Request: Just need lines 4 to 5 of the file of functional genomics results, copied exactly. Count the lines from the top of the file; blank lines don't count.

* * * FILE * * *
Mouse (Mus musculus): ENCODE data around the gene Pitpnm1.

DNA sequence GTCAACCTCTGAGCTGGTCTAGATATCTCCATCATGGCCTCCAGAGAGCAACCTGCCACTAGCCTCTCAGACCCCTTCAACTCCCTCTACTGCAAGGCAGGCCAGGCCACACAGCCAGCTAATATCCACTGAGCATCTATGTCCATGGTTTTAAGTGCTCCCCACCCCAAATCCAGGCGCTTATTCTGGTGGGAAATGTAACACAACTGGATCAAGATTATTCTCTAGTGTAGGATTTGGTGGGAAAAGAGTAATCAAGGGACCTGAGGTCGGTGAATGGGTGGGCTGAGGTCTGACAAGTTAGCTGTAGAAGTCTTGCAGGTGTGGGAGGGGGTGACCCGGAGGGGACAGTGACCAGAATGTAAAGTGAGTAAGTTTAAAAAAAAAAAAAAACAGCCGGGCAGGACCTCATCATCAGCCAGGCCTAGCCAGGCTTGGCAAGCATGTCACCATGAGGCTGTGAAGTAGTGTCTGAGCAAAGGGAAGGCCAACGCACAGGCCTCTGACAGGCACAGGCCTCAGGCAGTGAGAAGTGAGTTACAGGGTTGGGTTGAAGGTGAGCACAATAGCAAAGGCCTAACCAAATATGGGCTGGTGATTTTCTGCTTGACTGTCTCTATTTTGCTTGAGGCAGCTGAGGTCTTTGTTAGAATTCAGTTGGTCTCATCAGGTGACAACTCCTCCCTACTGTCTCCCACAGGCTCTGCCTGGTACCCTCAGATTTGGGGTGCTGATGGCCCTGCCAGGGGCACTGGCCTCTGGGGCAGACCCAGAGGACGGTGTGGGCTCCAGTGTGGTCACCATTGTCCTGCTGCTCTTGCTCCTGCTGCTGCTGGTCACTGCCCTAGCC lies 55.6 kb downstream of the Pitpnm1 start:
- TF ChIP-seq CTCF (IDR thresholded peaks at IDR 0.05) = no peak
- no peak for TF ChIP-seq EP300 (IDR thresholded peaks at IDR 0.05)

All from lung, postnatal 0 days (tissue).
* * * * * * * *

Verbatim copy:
- no peak for TF ChIP-seq EP300 (IDR thresholded peaks at IDR 0.05)

All from lung, postnatal 0 days (tissue).